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Home Cooking Chronicles: Focaccia is the new sourdough

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Focaccia bread

Author Brian Medford isn’t a fan of the ‘sourdough craze’ and instead prefers focaccia bread.

When the world started hunkering down last year, there was a resurgence of home baking because there was nowhere else to go but home. The pandemic has been hard and I am still troubled at all we’ve lost. To sustain my mental health, I try to be thankful for three things every day.

I’m thankful people are cooking at home, rediscovering gardening, channeling Chip and Joanna Gaines, and putting together puzzles. One thing I am not thankful for … the sourdough bread craze.

It sounds ludicrous that carbohydrate’s biggest fan (me) would begrudge a burgeoning interest in home baking. But sourdough is too much pressure. Being fastened to developing a starter, feedings, watching for bubbles, managing temperatures and smelling for pungent flavors is too much. What was I doing instead? Probably watching “Tiger King” and that was enough drama in my life.

While the fear of sourdough commitment may say more about me than I’d like to publicly admit, I usually embrace high maintenance baked goods. I once brought a croissant dough with me to a dinner party to complete the three required turns. I excused myself from the table and disappeared to the kitchen, to reappear with a light dusting of flour on my clothes.

I prefer non-committal bread. My favorite home bread project is focaccia. It takes just a few hands-on steps, proofs in the fridge overnight and bakes the next day.

Sourdough makers, I love you. But at my house, be prepared for focaccia and an ever-growing layer of flour on me as I mysteriously vanish into the kitchen at a regular cadence.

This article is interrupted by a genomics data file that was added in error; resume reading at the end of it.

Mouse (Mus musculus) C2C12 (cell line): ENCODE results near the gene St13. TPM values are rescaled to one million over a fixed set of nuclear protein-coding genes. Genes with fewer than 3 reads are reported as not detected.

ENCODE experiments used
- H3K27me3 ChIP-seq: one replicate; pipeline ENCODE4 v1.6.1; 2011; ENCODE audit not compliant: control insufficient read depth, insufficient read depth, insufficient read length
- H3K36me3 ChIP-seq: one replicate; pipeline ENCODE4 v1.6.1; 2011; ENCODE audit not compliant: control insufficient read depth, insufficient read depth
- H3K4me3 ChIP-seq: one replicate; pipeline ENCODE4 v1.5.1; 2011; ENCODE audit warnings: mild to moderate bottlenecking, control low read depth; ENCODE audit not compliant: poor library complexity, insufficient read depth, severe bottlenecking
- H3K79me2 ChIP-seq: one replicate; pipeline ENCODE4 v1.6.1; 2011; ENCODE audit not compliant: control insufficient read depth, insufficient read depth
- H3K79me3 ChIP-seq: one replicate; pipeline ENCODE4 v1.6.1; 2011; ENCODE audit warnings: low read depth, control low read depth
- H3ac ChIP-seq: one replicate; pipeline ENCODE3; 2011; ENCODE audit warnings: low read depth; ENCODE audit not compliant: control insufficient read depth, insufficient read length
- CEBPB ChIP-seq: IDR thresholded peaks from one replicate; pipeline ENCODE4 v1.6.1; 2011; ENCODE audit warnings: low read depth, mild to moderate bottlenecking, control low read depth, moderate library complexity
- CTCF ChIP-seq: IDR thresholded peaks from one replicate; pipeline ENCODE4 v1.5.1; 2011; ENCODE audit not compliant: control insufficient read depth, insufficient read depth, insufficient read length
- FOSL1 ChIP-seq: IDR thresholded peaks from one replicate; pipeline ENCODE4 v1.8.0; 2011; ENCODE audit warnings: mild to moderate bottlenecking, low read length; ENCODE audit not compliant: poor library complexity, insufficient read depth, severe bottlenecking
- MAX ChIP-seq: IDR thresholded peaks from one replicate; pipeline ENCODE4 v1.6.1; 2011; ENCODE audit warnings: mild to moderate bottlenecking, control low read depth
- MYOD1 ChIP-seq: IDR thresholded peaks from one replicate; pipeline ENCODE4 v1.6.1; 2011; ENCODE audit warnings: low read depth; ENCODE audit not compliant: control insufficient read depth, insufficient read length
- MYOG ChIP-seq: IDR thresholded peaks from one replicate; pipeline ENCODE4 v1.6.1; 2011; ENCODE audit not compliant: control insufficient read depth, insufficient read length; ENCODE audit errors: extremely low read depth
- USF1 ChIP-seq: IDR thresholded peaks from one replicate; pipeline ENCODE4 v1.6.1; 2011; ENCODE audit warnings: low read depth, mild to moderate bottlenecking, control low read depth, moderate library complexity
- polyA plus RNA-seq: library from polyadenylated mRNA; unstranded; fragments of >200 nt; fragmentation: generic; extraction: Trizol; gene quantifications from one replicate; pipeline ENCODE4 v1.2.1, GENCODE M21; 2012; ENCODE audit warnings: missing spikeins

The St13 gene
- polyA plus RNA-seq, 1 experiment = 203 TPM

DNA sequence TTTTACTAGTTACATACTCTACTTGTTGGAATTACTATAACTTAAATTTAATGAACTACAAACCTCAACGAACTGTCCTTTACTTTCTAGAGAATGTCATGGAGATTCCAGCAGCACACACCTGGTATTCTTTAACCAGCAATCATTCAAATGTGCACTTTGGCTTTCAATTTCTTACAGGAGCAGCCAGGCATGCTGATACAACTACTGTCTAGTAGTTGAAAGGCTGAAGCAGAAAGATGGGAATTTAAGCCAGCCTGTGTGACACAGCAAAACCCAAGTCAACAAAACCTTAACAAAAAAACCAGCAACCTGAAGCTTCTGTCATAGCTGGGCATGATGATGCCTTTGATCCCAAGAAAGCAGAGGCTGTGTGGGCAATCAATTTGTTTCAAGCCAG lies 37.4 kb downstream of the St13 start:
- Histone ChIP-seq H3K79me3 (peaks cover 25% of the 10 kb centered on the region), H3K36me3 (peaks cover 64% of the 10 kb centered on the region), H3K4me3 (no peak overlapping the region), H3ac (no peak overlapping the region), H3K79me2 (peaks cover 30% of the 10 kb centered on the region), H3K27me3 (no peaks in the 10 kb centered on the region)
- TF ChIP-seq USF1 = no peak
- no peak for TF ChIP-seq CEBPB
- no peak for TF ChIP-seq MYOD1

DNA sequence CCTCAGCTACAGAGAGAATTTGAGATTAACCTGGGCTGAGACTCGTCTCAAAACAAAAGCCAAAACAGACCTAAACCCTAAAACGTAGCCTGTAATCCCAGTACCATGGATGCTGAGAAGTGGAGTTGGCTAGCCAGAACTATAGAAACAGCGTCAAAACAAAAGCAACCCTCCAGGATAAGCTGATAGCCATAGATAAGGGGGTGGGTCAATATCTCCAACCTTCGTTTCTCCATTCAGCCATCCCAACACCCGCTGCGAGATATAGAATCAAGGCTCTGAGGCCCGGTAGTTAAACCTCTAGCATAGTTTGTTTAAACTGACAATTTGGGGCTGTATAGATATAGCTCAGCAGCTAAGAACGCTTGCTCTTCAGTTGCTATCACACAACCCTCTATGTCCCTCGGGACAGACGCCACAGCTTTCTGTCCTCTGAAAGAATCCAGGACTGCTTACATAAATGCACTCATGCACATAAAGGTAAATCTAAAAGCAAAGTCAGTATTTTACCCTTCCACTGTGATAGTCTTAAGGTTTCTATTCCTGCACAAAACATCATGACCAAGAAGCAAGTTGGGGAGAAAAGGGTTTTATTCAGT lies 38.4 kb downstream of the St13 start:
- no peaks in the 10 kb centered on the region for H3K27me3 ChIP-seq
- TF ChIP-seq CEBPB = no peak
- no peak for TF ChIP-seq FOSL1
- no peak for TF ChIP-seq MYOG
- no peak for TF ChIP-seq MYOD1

Focaccia bread (adapted from Bon Appétit)


  • 3 cups bread flour
  • 1 ⅛ teaspoons active dry yeast
  • A pinch of sugar
  • 1 tablespoon kosher salt (I like Diamond Crystal)
  • 4 to 6 tablespoons extra virgin olive oil, divided
  • 1 tablespoon flaky salt


Combine the flour and 1 ¼ cups room-temperature water in the bowl of a stand mixer fitted with a dough hook. Mix on low speed, scraping down the sides to incorporate any dry flour, until a shaggy dough forms. Let rest.

Stir yeast, sugar, and ¼ cup of barely-warm water with a fork in a small bowl to dissolve. Let sit until the yeast is foamy.

Pour the yeast mixture into the stand mixer bowl and mix on the lowest speed until the dough absorbs the water. Add kosher salt. Continue to mix, increasing the speed to medium, until the dough is extremely elastic and sticky, about five minutes.

Pour 2 tablespoons oil into a medium bowl and coat the sides. Scrape the dough into the bowl. Cover and place in a warm spot until the dough doubles in size, about two hours.

Rub 2 tablespoons oil on the bottom and sides of a 9 by 13 inch sheet pan. Using a spatula, fold dough inside the bowl to deflate, then scrape onto the sheet pan. Lift up the dough and fold over onto itself in half, then rotate the sheet pan 90 degrees and fold in half again. Cover the dough with a piece of oiled plastic wrap and rest 15 minutes.

Uncover the dough and gently stretch the dough across length and width of the sheet pan, working all the way to edges and into corners. If the dough springs back, let it rest for 5 to 10 minutes and try again. Cover with oiled plastic wrap and place in the fridge for eight hours, up to 24 hours.

Remove the sheet pan from the fridge and let sit in a warm spot until the dough is puffed and bubbly and nearly doubled in height, about an hour.

Preheat oven to 450 degrees Fahrenheit.

Remove the plastic and drizzle the dough generously with more oil. Press fingertips firmly into the dough to dimple all over. Sprinkle with flaky salt.

Bake on the middle rack until surface is deep golden brown, 24 to 30 minutes. Let cool in the pan for 10 minutes. Slide a metal spatula underneath the focaccia. Transfer to a wire rack and cool.

Brian Medford is the owner of Idlewild Biscuits and Bakes in Astoria. He teaches cooking classes at The Pantry in Seattle. Contact him at

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